5. Racist. Cory Booker’s race does not make this un-racist according to the Left’s definition of racism.

  6. You ignored the reason that I brought KBJ into it: to point out that your comment about Thomas’s actions having been legal is irrelevant. In both cases, they’re legal. That an action is legal is not the sole determining factor in whether a justice should recuse.

    Of course the two situations are different. Every single recusal case is different.

    As for “his wife saying privately to people at the WH the same lawful things she was saying publicly,” first, some of her private communications that have been made public were not the same things she was saying publicly. Second, her texts also allude to yet other communications that have not been made public, such as “Just forwarded to yr gmail an email I sent Jared this am.” We don’t know what she emailed Kushner about, so you’re not in a position for those communications to conclude that they were “the same lawful things she was saying publicly.”

  7. An interesting opinion from The Seattle Times. https://www.seattletimes.com/opinion/editorials/people-are-pissed-seattle-deserves-a-public-safety-summit/. We have a nominee for the highest court in the land who lowers sentences for those convicted of murder, drug and child sexual assault offenses and in contrast the far left city of Seattle is calling for more law enforcement. The appropriate description of these polar opposite approaches should be “classic schizophrenia.” Its amusing to see that once an election is looming on the horizon the tune that their dancing the jig to has suddenly changed. Give them a break. It’s hard for them to remember all the falsity that has emerged from their lips. A man once said that he marches to the tune of a different drummer but he didn’t say that he marched to the tune of a different drummer everyday according to the popular sympathy. Once you’ve done it just putting a leaf over it won’t stop the smell.

  8. Because 28 U.S. Code § 455 says that “Any justice, judge, or magistrate judge of the United States shall disqualify himself in any proceeding in which his impartiality might reasonably be questioned,” and the hypothetical falls in that category.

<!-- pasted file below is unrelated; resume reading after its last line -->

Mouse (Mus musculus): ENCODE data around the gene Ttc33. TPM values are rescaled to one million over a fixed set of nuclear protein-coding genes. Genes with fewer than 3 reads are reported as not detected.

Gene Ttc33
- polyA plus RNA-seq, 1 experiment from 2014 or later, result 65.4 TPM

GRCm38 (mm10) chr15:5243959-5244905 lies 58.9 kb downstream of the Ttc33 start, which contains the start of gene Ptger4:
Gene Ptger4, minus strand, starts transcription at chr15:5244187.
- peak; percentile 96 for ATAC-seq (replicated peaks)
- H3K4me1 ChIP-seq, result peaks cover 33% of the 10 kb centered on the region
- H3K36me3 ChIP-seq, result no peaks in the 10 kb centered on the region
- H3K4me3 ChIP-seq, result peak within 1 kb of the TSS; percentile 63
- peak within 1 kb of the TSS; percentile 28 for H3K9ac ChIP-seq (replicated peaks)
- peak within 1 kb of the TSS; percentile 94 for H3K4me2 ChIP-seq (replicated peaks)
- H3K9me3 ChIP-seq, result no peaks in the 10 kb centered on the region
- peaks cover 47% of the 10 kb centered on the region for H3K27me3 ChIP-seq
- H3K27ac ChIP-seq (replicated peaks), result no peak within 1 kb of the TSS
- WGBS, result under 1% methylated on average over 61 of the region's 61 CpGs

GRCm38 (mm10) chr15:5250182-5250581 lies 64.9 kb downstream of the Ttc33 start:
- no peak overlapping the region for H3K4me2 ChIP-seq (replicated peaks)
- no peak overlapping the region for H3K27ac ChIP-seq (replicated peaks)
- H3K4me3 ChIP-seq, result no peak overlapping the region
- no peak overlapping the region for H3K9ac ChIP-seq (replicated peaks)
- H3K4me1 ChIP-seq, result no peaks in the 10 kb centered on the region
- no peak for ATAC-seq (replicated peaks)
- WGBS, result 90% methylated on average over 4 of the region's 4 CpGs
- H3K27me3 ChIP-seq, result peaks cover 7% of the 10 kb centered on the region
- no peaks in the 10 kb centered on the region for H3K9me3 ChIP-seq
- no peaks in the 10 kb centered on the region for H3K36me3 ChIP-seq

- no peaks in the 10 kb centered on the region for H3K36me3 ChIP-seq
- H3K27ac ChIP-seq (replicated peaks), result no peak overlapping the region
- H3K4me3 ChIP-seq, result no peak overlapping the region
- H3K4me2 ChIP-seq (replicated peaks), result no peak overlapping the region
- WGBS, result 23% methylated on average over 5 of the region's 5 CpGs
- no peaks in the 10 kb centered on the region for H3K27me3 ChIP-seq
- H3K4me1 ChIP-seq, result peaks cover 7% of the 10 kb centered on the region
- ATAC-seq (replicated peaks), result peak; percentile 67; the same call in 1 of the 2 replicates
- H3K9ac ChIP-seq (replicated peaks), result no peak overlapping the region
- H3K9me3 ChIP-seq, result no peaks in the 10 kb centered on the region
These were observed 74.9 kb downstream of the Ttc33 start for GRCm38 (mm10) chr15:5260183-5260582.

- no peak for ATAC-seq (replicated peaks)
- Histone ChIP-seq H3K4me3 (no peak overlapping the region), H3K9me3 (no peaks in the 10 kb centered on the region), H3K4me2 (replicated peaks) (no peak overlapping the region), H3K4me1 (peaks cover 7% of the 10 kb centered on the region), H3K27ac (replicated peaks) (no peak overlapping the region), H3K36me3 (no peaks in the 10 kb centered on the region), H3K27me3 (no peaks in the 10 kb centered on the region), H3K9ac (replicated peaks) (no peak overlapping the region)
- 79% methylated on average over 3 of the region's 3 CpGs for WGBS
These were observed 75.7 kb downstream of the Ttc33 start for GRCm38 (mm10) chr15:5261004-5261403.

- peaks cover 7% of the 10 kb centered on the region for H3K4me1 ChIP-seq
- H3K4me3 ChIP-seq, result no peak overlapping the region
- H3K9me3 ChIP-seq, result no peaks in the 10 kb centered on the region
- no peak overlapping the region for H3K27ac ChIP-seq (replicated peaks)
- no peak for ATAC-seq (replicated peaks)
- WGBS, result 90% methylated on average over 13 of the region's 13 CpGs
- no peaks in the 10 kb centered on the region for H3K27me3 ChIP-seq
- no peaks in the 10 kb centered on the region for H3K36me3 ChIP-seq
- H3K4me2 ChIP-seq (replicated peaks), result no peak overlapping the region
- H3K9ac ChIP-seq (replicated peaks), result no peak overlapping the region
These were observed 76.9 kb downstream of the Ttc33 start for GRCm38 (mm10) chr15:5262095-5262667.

1. According to Turley, the Supreme Court takes the view that the recusal rules do not apply to it.

      Even if they did, this rule would not apply to this case. There is no basis on which Thomas’ impartiality could “reasonably” be questioned.

      Ginny Thomas believed the election was stolen and that an illegitimate president might be empowered as a result. She said so publicly. She urged Meadows in emails to do what he could through the judicial and legislative process to prevent this wrong from happening. She may have written the same to others in positions of power. She also may have made calls.

      So what? This was lawful conduct. Its revelation could not be expected to harm Ginny Thomas, whose views were known. That some on the left would take the revelation of these communications as an occasion to denounce her all the more was unlikely to be a serious concern either to her or her husband, unpleasant though it might appear to be to others unfamiliar with the level of vilification they have suffered over many decades. This would seem to me to be more like water off a duck’s back than a serious concern that could affect Thomas’s impartiality.

      The only possible basis I can see for recusal is if Thomas knew that the papers requested included communications from his wife that were not otherwise available already, and that those communications could put his wife in legal jeopardy. That seems not to be the case here. Moreover, even if it were the case, there would be no justification for a wider recusal.

      1. Daniel, I believe you to be correct. ATS has little understanding of the legal definitions of the words and phrases that he copies and pastes. Lacking such knowledge, he creates scenarios of attack on his enemies. One can recognize the ploy because he is a hypocrite that doesn’t apply the same rules to those he supports. On the other hand, you have the legal ability to interpret what is said.

        Either methodology draws one to the same conclusion. ATS is not telling the truth.

        1. On a different topic, there is a long and detailed article on Jackson’s sentencing views by Paul Sperry on today’s Real Clear Investigations. Worth reading.